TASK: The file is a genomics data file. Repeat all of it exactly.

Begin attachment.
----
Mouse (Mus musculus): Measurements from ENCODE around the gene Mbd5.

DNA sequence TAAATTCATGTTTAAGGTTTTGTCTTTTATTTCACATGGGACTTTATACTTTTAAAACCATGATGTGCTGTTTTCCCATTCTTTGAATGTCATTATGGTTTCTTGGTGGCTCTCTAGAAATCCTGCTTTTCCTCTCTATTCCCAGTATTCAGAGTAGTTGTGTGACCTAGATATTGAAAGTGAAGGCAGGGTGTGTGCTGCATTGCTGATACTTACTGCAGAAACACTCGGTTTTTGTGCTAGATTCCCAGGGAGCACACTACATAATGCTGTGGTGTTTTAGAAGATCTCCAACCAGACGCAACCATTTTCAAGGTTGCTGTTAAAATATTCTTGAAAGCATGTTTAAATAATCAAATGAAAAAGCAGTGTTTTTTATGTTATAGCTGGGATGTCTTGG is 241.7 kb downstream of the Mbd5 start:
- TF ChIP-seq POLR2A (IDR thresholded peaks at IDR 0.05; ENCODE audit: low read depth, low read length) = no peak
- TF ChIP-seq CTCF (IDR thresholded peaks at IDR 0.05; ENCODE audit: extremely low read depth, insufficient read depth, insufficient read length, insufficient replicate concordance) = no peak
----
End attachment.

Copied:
Mouse (Mus musculus): Measurements from ENCODE around the gene Mbd5.

DNA sequence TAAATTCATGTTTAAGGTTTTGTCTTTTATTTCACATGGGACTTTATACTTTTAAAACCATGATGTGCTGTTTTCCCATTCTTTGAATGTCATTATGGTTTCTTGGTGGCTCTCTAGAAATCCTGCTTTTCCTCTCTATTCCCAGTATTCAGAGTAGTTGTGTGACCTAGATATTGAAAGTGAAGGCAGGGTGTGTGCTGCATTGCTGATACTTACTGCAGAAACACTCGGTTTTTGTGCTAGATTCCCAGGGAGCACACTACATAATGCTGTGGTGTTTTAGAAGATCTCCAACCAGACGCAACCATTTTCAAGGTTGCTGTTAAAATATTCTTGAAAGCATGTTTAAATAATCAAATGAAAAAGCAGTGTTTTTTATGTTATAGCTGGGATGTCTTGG is 241.7 kb downstream of the Mbd5 start:
- TF ChIP-seq POLR2A (IDR thresholded peaks at IDR 0.05; ENCODE audit: low read depth, low read length) = no peak
- TF ChIP-seq CTCF (IDR thresholded peaks at IDR 0.05; ENCODE audit: extremely low read depth, insufficient read depth, insufficient read length, insufficient replicate concordance) = no peak